By Stephen Young
By Stephen Young
By Stephen Young
By Jim Schutze
By Rachel Watts
By Lauren Drewes Daniels
Look, we really do need to crawl out from under the bleachers, peek through our fingers for a terrifying split second, and try to decide what kind of person we hope to see coming at us. We're a big city. We should have higher expectations than, "Please don't hurt us."
Whoever it's going to be, the big question is the same: Can he or she survive the first day? In fact, if we think a little about what the new superintendent will face coming in, we may get a better idea what kind of person we need.
For one thing, all of the old devils are still lurking in the details of the DISD organizational chart. Nobody ever really leaves DISD, or, if they do, they all come back in a hail of bad pennies.
How far into the past do you want to go? Rosita Apodaca, for example, left the district back in the mid-1990s. You remember Superintendent Chad Woolery, the one who left to go to work for a company that wanted to do major business with the district? While he was with the circus, he passed over Apodaca for a job that news accounts said would have made her "the school district's highest-ranking Hispanic." Soon after that, she left.
Obviously you remember Superintendent Waldemar Rojas, the one who was recently cashiered. While he was in the center ring, he resurrected Apodaca from exile to head the district's special education department. Sources both inside and outside that department, speaking to me on background, have described Apodaca's return as, "She's baaaack! (And she's really mad at us.)"
For a year Apodaca waged a bureaucratic war of annihilation on her own department, evicting people from their offices, stripping whole cadres of their duties, shipping people to cubbyholes all over town. Finally, with the ranks of the district's professional diagnosticians decimated, with all of the student history files dumped in inaccessible storage rooms, state officials grew concerned that the special education department may have lost the ability to meet minimum federal and state requirements under the law.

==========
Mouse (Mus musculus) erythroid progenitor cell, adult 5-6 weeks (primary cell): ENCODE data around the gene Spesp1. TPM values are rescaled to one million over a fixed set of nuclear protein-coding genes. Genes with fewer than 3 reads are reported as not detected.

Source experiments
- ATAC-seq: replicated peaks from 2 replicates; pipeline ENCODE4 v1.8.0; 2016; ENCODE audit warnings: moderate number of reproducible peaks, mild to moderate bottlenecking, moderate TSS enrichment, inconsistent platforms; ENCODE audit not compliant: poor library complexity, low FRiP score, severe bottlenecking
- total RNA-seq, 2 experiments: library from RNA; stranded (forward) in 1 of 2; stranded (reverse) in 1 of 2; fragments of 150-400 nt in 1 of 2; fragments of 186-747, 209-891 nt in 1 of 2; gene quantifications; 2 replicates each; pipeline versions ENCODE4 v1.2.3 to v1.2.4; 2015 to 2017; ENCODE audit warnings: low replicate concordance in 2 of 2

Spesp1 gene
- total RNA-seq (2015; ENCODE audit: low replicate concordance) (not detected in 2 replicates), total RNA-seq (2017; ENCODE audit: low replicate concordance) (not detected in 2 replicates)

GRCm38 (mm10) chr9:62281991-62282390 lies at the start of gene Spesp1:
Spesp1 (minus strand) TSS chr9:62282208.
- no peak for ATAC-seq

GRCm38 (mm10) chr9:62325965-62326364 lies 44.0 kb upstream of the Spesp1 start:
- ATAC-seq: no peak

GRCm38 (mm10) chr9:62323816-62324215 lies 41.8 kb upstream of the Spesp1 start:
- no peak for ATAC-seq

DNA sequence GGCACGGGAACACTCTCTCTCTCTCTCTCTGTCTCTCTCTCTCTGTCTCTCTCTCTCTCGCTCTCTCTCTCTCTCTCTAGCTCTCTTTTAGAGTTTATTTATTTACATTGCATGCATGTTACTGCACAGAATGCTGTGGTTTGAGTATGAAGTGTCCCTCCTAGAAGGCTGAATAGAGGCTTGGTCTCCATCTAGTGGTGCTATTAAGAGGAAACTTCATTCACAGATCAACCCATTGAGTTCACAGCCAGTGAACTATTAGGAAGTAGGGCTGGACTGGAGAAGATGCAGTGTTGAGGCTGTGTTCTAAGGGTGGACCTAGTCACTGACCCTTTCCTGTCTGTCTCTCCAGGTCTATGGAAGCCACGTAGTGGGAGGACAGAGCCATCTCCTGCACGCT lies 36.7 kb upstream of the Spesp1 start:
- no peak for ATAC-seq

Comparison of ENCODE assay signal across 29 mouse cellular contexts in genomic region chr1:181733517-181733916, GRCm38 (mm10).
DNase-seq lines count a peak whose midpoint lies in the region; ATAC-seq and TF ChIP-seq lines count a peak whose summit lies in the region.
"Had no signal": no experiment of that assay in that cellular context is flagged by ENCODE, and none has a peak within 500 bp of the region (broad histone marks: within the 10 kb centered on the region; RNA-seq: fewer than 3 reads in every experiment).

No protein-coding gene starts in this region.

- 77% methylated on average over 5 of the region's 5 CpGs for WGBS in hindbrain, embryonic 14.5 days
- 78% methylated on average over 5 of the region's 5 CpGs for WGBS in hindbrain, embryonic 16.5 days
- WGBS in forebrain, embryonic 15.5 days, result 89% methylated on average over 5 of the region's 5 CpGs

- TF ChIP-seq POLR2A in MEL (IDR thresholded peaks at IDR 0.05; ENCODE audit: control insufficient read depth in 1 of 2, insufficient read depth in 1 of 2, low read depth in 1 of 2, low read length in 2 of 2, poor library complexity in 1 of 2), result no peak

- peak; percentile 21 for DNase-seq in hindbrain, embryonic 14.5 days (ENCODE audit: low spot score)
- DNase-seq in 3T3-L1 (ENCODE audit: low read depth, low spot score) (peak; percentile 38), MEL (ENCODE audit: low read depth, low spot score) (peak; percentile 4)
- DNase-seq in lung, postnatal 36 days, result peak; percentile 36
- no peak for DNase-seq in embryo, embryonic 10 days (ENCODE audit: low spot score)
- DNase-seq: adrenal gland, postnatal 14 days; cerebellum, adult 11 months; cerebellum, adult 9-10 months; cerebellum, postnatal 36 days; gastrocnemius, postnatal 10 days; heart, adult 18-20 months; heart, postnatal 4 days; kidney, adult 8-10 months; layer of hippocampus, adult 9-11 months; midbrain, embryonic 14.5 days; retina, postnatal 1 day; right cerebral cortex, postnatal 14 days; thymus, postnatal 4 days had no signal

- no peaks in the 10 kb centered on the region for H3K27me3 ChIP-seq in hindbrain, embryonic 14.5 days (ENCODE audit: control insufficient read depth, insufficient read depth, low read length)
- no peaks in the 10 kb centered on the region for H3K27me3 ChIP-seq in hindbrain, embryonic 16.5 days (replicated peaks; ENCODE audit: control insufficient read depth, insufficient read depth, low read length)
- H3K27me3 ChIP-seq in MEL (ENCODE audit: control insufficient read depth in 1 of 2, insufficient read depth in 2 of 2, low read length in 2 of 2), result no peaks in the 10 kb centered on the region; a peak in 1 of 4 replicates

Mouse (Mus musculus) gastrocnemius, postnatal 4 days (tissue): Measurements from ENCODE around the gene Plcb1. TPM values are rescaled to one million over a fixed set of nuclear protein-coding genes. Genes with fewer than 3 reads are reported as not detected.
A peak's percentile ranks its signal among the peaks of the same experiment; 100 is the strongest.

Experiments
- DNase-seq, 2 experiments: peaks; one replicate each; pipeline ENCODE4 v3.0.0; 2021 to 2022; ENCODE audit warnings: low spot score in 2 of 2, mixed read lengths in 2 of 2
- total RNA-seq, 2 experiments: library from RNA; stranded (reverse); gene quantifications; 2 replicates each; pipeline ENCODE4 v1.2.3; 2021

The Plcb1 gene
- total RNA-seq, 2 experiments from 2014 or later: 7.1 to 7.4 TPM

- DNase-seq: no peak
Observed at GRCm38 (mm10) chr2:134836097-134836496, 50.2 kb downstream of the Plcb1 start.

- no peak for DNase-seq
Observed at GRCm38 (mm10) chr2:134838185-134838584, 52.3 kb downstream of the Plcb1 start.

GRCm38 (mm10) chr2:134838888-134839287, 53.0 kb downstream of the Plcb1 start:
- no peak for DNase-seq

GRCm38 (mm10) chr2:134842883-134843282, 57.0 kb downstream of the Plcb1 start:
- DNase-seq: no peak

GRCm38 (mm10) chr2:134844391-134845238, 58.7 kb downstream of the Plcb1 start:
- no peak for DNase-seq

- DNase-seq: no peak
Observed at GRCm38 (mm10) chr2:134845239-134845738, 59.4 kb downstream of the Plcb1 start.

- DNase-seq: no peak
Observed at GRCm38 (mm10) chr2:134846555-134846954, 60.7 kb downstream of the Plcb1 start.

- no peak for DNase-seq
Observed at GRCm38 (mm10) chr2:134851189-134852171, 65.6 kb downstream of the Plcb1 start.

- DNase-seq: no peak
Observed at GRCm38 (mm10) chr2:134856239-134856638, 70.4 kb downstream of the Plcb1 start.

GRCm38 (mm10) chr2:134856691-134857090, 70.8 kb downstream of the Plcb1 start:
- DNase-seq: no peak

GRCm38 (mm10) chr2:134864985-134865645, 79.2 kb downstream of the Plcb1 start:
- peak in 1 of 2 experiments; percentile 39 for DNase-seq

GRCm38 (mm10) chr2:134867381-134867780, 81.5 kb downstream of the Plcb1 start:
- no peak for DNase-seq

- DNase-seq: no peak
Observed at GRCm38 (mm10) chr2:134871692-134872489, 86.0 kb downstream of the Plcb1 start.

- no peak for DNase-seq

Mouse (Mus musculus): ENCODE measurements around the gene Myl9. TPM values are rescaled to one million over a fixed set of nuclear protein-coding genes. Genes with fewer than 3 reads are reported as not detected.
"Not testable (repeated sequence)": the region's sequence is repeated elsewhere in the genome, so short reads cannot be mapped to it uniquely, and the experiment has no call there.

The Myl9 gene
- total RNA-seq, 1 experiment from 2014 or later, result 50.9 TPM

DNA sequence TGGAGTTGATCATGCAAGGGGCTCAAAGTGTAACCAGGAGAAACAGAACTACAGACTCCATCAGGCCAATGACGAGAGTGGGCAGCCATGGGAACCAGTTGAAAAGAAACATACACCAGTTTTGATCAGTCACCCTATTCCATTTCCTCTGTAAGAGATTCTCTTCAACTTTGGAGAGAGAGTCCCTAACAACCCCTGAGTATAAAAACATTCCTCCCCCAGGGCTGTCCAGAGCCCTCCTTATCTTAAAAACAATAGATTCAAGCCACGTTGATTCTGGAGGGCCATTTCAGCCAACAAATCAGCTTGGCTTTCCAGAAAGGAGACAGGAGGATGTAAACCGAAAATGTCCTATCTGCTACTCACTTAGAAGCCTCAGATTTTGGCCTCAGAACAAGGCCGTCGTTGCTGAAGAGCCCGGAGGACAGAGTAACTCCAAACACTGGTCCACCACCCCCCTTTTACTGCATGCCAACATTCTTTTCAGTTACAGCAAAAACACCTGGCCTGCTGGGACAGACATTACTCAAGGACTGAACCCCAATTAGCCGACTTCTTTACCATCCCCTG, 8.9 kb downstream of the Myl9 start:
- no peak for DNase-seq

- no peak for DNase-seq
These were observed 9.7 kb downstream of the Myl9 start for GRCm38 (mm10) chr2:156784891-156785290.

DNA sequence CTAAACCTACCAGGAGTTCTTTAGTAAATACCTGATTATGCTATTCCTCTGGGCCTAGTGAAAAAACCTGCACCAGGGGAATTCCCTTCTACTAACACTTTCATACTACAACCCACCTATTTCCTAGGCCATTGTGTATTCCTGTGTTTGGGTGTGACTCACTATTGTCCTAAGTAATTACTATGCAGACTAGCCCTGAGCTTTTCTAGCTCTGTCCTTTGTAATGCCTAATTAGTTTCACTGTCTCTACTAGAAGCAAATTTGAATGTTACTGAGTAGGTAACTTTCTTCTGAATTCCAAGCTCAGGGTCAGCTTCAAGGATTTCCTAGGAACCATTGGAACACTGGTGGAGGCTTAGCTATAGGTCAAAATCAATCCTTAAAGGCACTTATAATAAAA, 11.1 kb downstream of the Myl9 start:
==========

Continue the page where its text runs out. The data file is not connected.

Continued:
Last February, the Texas Education Agency sent a special monitor to Dallas to assess just how badly Apodaca had bombed out the department. I will share some of the monitor's reports with you in a moment. But first, my point is that Apodaca is not gone.
Soon after his appointment, Acting Superintendent Robert Payton ($190,000 a year) did put her on full-time administrative leave (at $178,288 a year). I tried to call her. The phone company's recording says that her number has been "temporarily disconnected." People in the public information office at DISD told me they had "no idea" how to reach her.
But rest assured: She is on the payroll, and she may well be there with arms out-stretched for a big warm hug when the new super appears. How do I know that? Because nobody at DISD ever really goes away, and eventually everybody returns like Lazarus. Lazarus, Ph.D., as a matter of fact.
You remember Yvonne Gonzalez, right, the superintendent who was sent to the pokey for buying Chinese furniture with school district funds? She's no longer at DISD, obviously, but her husband is: Chris Lyle is on the payroll at $47,547 a year plus $1,404 in annual car allowance, as an investigator for the district.
Gonzalez's public relations man, Robert Hinkle, who some people thought helped make Gonzalez what she is, works for DISD as a "specialist IV for Area 9" (p.r. guy), garnering an annual salary of $77,668 plus $1,404 in car allowance.
Hinkle's successor, Jon Dahlander, who shepherded Interim Superintendent Jim Hughey (collecting $98,877 a year) through his brief tenure, is buried in the stack but surviving as "special events coordinator," at an annual pay of $110,000 plus $3,228 for car.
I'm sure you remember Shirley Ison-Newsome of potty-gate fame. As the Dallas Observer was reporting all of the really bad stuff about former Superintendent Gonzalez and her Chinese furniture fetish, Gonzalez's top people spread the word that the truly bad and terrible person at DISD was Ison-Newsome, because, according to the Gonzalezites, Ison-Newsome had redone her school district office suite with two toilets instead of one.
Ison-Newsome is at DISD, making $110,000 plus $2,877 a year as superintendent of Area 2. I don't know why she shouldn't be. She proved that the whole potty-gate deal was a sham to deflect attention from Chinese furniture-gate. But ponder this: Ison-Newsome is suing Hinkle, Dahlander, and some other folks over their roles in potty-gate, and that case is before the Texas Supreme Court.
Put yourself in the shoes of the new superintendent: Do you really want to stand in front of a crowd like this and talk about team spirit? Sis-boom-bah?
Of course, the former superintendent who really filled the place with cronies was Rojas. He paid them all so lavishly that none of them will ever leave unless at gunpoint. They are a virtual Army of the Undead.